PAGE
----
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Purpose of this Document
On the afternoon of the 17th of March, announcements were made both on h2g2 and the DNA hub first explaining and then implementing a special moderation policy "for the duration of the conflict" in Iraq. This has sparked a large amount of discussion and debate, spread across several forums, and I thought it would be useful to attempt to summarise the key points and arguments raised.
I intend to continually improve and extend this document, and welcome any help and suggestions offered by other researchers. Specifically, I do not fully understand all the arguments being used, and will therefore find it hard to summarise them appropriately; although it may become obvious which ones I personally lend weight to, this page is intended to be genuinely unbiased, and so I will be very happy to correct such biases with the help of others. Oh, and I will be quoting key comments directly from postings - if you want to disown such a quote, please let me know that as well.
Finally, I should point out that this page is being prepared from an h2g2, rather than DNA, perspective, as there are certain differences - both historical and technical - between h2g2 and other DNA sites, which have strong bearing on some of the points raised. The policy, of course, was made at the BBCi level, but this page concerns the implications of that policy in the context of h2g2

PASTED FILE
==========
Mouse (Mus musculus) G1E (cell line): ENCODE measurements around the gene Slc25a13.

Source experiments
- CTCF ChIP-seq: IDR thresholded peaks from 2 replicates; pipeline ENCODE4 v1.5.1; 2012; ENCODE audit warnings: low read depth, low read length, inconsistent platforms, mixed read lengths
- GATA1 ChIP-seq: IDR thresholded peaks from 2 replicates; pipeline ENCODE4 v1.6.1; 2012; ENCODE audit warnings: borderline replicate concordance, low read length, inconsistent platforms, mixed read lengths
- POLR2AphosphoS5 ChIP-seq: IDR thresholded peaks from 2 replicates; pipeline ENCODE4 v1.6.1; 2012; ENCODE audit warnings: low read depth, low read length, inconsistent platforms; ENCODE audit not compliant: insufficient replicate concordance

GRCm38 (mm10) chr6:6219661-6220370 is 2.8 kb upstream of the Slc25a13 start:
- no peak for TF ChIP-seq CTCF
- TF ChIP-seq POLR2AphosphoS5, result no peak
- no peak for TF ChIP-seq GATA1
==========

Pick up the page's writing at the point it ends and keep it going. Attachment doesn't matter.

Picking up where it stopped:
Clarifications to the Guidelines
The initial announcement of the policy was necessarily brief, and the Guidelines themselves are perhaps not as clear as they could be. Some discussion has therefore been dedicated to seeking clarifications of key points in the policy:
- It has been discovered and pointed out that the Great Debate is not the only messageboard on which the BBC have allowed discussion of the conflict. Mina explained:
For your information. We only listed one board because it was felt that most people on h2g2 would naturally prefer that one.
Discussions will be run on the following messageboards:
- Today, Asian Life, The Great Debate, 5 Live.
- The Where I Live sites will run one message board, initially in premoderation
- A premoderated area for children who wish to talk about the conflict will be run on the Newsround messageboard.
- A premoderated area for younger teens will be run on Onion Street